In a retrospective chart review by Zedler et al, the risk of respiratory depression and overdose deaths in medical users of prescription opioids was strongly correlated to 1) opiate dependence, and 2) hospitalization during the 6 months prior to the overdose event.7 The study also showed that patients who experienced serious toxicity or an overdose event were typically sicker, as they were more likely to be hospitalized or have medical comorbidities including pancreatitis and moderate or severe liver disease, Dr. Travnicek told NASS attendees.7

The study also found that patients with the highest risk of respiratory depression/overdose deaths were those prescribed greater ≥100 mg of morphine equivalent daily dose, which was linked to a 4-fold higher risk of overdose death or serious opioid-related toxicity.7 Doses of ≥20 mg to <50 mg were linked to a 1.5-fold increased risk, and doses of 50 to <100 mg were linked to a 2.2-fold increased risk. Long-acting agents also were associated with an increased risk. Interestingly, tramadol was linked to a decreased risk for respiratory depression/overdose deaths, Dr. Travnicek explained.

These findings were also corroborated in an analysis of data from 18 million commercially-insured patients in which investigators concluded that “The risk factor profiles for serious opioid-induced respiratory depression among US medical users of prescription opiates with private and public health insurance were largely concordant despite substantial differences in the populations, demographics, clinical conditions, clinical practices, and healthcare delivery systems.”8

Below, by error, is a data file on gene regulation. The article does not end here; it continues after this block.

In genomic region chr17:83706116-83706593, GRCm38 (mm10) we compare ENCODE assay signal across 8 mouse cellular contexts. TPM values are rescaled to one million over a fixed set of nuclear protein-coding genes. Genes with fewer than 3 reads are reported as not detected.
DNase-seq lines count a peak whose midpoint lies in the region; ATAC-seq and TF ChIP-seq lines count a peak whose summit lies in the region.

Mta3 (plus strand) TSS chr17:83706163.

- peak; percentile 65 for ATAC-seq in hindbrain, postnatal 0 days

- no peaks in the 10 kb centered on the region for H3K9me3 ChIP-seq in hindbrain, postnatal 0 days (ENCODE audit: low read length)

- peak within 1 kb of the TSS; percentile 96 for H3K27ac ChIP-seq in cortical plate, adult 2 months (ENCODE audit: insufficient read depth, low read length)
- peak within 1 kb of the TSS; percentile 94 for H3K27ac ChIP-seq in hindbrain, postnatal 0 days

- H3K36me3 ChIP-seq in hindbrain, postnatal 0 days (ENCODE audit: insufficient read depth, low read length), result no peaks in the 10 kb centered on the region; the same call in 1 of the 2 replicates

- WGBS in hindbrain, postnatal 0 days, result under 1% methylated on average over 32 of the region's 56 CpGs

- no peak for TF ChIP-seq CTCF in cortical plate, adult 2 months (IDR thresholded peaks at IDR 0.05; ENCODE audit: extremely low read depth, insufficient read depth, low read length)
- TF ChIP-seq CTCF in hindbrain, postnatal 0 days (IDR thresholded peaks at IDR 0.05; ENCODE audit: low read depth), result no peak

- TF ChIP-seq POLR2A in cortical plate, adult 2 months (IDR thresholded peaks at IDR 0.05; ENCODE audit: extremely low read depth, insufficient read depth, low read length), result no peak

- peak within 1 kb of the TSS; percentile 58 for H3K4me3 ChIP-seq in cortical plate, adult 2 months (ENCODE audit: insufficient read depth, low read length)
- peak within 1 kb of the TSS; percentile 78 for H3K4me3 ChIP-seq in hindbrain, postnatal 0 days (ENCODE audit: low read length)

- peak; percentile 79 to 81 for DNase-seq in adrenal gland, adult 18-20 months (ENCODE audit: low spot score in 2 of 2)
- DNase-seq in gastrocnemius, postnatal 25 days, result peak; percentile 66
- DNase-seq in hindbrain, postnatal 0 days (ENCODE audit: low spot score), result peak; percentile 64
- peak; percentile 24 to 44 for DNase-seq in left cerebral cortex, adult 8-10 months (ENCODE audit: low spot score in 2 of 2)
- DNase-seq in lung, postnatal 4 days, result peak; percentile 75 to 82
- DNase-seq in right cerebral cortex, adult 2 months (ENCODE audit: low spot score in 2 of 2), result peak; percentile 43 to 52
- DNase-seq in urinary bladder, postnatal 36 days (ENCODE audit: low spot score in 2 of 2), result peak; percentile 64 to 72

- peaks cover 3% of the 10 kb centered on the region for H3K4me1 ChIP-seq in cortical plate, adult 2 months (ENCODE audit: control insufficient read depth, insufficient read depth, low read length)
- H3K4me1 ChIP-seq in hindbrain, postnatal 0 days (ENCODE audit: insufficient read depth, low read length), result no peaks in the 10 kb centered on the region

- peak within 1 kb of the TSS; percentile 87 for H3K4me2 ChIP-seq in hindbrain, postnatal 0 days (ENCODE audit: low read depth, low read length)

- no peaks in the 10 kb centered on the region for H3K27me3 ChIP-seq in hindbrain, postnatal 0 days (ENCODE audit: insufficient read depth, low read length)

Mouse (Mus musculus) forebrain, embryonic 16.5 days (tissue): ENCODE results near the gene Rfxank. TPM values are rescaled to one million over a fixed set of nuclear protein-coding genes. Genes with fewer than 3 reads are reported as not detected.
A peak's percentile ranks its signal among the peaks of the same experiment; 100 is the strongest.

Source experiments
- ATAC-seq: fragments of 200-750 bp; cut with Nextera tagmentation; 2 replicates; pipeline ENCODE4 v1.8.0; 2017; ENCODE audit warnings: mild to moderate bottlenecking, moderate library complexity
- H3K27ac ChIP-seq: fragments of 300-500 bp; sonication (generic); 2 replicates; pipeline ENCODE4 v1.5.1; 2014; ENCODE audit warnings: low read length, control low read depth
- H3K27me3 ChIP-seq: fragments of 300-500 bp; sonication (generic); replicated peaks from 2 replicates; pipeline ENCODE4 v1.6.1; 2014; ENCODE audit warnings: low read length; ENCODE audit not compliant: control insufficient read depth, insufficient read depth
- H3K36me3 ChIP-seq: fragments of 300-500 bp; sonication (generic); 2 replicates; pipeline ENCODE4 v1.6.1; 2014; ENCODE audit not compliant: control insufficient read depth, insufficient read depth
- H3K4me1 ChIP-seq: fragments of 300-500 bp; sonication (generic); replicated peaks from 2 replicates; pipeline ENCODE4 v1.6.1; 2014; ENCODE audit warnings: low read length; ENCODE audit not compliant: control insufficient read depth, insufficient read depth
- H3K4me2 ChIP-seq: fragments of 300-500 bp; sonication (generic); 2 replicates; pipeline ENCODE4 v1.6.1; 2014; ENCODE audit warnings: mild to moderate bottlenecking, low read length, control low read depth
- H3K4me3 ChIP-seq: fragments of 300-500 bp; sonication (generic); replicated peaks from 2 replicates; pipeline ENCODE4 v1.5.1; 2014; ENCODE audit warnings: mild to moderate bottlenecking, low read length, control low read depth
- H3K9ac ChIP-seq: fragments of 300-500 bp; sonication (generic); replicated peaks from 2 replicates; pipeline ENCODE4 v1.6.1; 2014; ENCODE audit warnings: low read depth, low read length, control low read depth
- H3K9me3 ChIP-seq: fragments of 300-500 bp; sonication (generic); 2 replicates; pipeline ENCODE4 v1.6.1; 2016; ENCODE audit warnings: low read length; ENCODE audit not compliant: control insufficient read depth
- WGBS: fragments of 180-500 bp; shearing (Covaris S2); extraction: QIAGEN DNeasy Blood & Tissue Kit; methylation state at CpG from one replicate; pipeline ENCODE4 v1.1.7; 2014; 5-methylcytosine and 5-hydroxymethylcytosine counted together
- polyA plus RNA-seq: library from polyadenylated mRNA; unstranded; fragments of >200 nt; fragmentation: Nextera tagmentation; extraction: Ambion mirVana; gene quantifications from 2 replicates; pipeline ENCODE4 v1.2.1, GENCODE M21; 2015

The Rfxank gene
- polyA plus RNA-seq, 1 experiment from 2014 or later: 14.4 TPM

The same patient population of 18 million patients was used in a validation study of the RIOSORD (Risk Index for Overdose or Serious Opioid-Induced Respiratory Depression).9 Dr. Travnicek noted that patients typically require help completing this index and recommended that spine surgeons coordinate care with the patient’s primary physician and pain management physician in order to get an appropriate score. The higher the score on this index, the greater the probability the patient will have an opioid overdose event, Dr. Travnicek explained.

Effect of Legislation on Opioid Prescribing Following Spine Surgery

In a retrospective review of patients who underwent selected lumbar spine surgeries (lumbar discectomy, lumbar decompression without fusion, and posterior lumbar), a greater than 50% decline in the number of pills and morphine milligram equivalents doses (P<0.001 for each comparison) was found after passage of mandatory statewide narcotic-limiting legislation in Rhode Island.10 No significant change in emergency department visits or unplanned hospital readmissions occurred after opioid prescription limits were enacted.

“We can do better,” Dr. Travnicek said. “We can prescribe less medicine for less amount of time, and patients may actually do better. However, we need more data, as this is the first study published on this topic.”

“We have to change our opiate prescribing habits, but we also need to assess risk,” Dr. Travnicek concluded. “We need to find out which of our patients are at risk for substance use disorders or opioid use disorder using the Revised ORT for that. The RIOSORD questionnaire can be used to assess patients’ risk of opioid-induced respiratory depression or overdose.”

“Besides reducing the dose and duration of prescriptions after surgery, we always recommend providing naloxone to patients,” Dr. Travnicek said. “I usually give a prescription to my patients.” Many states have naloxone over-the-counter but patients may not be able to afford it or may not purchase it due to stigma.

Dr. Travnicek added not to forget an interdisciplinary pain management approach that should incorporate psychiatrists, pain management specialists, primary care physicians, addiction specialists, and other medical providers.

Dr. Travnicek has no disclosures.

Updated on: 12/20/19
Continue Reading
Enhanced Recovery After Surgery (ERAS) Protocol Reduces Opioid Use After Spinal Surgery
Katherine Travnicek, MD
Physiatrist, Pain Medicine
Pain Institute of Nevada
Las Vegas, NV